Ah yes, a ban on something. Why does that sound so familiar to us here in New Jersey?

Perhaps it's because we have our fair share of bans in the Garden State now, with more to come. The most obvious one is our self-service gas ban.

But that ban is something most New Jerseyans welcome. Let's face it, those of us who'd like the option for self-serve gas are outnumbered.

Although that could change in the future, let's save that debate for another day. The point is, that's one ban a lot of us in New Jersey are actually OK with.

But there is another one that passed not too long ago that more New Jerseyans were against. Probably because this ban affected how we shop throughout the great Garden State.

Plastic bag
Dan Alexander, Townsquare Media NJ

That ban, of course, is the ban on plastic bags. Although most of us have gotten used to it by now, it doesn't mean everyone's happy with it.

And let's not forget the plastic straw ban. The two go hand in hand with a decent amount of opposition from the average New Jersey citizen.

So as you can tell New Jersey is no stranger to banning everyday items. With that said, this latest ban isn't something that came from New Jersey, if you could believe it.

In fact, this ban was passed by our federal government. But let's not fool ourselves, New Jersey would've done this if it had the chance.

Light Bulb

It's the ban on incandescent light bulbs. In its simplest of terms, it's all part of the push for cleaner energy.

Whether or not you agree with this decision, it's actually a good thing for New Jersey. Yes, incandescent light bulbs use a lot more energy when compared to their LED counterparts, but it's more than that.

A ban on incandescent light bulbs will actually help us prepare for more bans New Jersey will experience down the road. How, you might ask? Well, all you need to do is look at that huge ban that's potentially only years away.


Ban on gas-powered automobiles

Yes, as most of us know by now, New Jersey will be banning the sale of new gas-powered vehicles in the not-so-distant future. But what does that have to do with light bulbs?

It's simple. LED light bulbs use up significantly less energy when compared to incandescent light bulbs. And with so many electric vehicles needing to be charged, LED bulbs will help ease the burden on what will soon be higher electric bills.

Think about how much more energy you'll have to go through to charge your electric car sitting in your driveway. Having LED bulbs will at least help put a dent in that electric usage.

That ban, at the moment, is set to take place in 2035. With that said, there is another potential ban on the horizon that LED bulbs could also help keep your electric bills a tad lower.


Ban on gas-powered stoves

As of August 2023, there is no ban on gas-powered stoves in New Jersey. But banning them is currently a topic of discussion both locally and in our nation's capital.

If it were to happen, that would mean more electricity would need to be used to power your oven. That, of course, would also put a bigger strain on your electricity usage.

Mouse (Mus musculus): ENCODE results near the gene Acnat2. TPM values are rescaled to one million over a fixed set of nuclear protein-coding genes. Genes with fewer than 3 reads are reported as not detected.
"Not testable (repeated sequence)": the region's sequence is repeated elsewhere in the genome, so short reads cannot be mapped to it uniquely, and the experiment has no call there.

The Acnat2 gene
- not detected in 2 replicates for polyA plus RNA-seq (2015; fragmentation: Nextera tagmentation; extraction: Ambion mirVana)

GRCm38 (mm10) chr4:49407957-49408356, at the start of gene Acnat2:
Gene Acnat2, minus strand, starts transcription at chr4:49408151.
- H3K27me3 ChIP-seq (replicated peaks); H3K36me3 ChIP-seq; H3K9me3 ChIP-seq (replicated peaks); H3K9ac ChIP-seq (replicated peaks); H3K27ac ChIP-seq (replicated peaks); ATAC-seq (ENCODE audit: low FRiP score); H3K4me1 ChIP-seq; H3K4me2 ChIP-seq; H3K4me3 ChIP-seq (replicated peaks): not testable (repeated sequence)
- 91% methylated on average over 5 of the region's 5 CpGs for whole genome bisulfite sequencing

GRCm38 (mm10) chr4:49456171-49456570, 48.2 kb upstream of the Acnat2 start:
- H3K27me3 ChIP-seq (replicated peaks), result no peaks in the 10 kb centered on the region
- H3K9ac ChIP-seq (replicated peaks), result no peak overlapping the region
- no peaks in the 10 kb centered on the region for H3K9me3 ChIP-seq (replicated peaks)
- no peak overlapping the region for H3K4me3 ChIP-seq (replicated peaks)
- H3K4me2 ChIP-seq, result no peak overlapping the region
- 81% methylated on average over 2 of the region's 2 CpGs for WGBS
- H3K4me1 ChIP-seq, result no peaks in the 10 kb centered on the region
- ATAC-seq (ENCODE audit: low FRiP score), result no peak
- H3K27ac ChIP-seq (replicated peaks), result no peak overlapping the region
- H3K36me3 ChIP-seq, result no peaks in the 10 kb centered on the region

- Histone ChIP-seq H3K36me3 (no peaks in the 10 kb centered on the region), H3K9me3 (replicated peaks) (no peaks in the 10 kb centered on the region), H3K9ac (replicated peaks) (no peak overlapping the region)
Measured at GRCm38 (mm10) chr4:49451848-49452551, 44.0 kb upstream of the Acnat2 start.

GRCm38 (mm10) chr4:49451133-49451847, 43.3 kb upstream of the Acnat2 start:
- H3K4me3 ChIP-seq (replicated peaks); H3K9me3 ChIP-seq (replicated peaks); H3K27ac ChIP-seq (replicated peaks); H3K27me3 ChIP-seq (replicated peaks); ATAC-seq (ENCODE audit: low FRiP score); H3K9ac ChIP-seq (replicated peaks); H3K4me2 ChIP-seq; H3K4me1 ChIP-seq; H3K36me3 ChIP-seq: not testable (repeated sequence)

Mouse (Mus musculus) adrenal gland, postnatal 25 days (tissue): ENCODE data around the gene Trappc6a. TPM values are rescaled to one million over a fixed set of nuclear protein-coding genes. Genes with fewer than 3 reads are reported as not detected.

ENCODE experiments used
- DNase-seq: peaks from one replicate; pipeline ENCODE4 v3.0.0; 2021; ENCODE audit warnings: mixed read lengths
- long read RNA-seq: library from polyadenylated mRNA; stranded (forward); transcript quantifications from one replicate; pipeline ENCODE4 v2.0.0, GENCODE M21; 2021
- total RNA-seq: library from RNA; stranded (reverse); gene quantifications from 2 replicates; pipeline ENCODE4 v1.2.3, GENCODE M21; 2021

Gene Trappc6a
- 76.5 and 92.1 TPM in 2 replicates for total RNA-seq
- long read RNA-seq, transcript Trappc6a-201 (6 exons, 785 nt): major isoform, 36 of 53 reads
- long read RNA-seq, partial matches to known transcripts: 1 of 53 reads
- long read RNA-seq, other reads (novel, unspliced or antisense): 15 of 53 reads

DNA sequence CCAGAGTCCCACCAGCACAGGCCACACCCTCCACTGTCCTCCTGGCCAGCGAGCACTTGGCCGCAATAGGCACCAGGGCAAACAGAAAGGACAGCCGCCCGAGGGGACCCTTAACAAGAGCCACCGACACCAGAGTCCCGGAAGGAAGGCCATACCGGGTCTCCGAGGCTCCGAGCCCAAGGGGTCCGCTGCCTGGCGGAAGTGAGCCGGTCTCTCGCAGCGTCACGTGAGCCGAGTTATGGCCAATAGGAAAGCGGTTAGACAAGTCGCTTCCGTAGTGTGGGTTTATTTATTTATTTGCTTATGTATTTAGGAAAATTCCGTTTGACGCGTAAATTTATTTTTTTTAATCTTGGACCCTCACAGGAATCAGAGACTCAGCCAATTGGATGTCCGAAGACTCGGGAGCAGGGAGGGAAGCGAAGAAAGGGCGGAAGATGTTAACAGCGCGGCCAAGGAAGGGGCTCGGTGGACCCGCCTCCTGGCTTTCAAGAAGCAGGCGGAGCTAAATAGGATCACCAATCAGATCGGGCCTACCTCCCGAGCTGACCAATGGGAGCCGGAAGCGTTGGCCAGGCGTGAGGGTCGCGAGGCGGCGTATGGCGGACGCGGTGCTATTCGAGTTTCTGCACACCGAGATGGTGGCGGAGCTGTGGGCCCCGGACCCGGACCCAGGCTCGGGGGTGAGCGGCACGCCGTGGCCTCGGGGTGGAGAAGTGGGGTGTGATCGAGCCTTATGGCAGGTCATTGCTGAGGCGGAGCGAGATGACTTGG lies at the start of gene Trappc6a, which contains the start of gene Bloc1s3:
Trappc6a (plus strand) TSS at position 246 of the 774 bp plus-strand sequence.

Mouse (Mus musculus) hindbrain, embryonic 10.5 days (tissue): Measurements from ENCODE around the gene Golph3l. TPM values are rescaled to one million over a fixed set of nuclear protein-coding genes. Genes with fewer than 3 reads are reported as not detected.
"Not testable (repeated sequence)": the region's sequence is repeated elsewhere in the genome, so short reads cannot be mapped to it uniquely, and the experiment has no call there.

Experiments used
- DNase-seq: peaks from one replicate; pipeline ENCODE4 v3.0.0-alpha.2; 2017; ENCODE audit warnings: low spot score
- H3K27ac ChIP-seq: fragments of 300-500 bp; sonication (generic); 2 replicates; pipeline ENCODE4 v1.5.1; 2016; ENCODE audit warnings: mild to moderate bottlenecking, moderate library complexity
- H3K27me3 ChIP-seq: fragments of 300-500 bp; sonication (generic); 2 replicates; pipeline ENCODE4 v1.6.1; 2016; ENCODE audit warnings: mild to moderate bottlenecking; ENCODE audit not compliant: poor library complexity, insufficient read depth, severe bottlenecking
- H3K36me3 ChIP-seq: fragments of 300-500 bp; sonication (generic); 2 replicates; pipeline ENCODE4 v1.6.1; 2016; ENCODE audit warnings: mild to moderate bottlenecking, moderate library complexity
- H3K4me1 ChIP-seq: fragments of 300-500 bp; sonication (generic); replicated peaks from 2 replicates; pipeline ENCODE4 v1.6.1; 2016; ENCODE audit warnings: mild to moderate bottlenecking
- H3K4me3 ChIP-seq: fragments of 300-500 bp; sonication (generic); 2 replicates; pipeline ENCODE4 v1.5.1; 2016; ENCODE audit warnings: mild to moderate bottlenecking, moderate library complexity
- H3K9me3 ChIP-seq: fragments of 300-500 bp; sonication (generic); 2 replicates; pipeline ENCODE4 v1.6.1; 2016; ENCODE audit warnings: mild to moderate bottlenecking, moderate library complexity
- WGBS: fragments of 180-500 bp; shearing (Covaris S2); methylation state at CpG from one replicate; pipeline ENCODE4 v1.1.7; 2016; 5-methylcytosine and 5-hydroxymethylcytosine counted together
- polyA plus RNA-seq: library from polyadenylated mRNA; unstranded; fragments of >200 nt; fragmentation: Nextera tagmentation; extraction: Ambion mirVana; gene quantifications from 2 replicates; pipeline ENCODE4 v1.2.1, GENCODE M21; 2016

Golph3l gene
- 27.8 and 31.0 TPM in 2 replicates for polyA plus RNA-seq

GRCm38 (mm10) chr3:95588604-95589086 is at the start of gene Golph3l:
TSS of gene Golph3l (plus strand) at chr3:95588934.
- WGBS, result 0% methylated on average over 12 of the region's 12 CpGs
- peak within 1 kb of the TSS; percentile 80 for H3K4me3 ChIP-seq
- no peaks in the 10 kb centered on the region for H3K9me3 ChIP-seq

But once again, those LED bulbs could help put a dent into that electric bill if that were to happen. Hopefully, it doesn't, but you get the point.

And all of those potential changes, should they all happen, bring us to another big question involving our infrastructure.

Electricity post on the blue sky.
Namepic, ThinkStock

Prepping the power grid

Will New Jersey's aging power grid be up to the challenge of such heavy power usage? At least our light bulbs will help take the strain off our already-dated system.

Of course, our power grid should get some much-needed upgrades in advance before our gas-powered car ban goes into effect. Hopefully, that incandescent light bulb ban will help.

And then there's the obvious. Would New Jersey have banned incandescent light bulbs anyway?

Light Bulb

The feds did the job for us

Whether or not you agree, there are good odds New Jersey would've implemented a ban like this on their own if the feds weren't already planning it.

Even before talks of this ban officially began, incandescent light bulbs were already being phased out. And at least a reasonable amount of time passed by to plan such a phase-out like this.

As for New Jersey's gas-powered car ban? As of now, it's hard to see how that will take shape in just over 10 years' time.

(Photo: Dawn McDonald, Unsplash)
(Photo: Dawn McDonald, Unsplash)

At least the incandescent light bulb ban will help take some of the strain off New Jersey's electric infrastructure. And that, in turn, should help support the power grid for when that massive increase of electric vehicles is forced upon us in The Garden State.

So for that reason, we should really thank the federal government for doing something that'll at least help us out when electric everything becomes the only option in New Jersey. Not that we asked for any of this, of course.

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The post above reflects the thoughts and observations of New Jersey 101.5 Sunday morning host Mike Brant. Any opinions expressed are his own.

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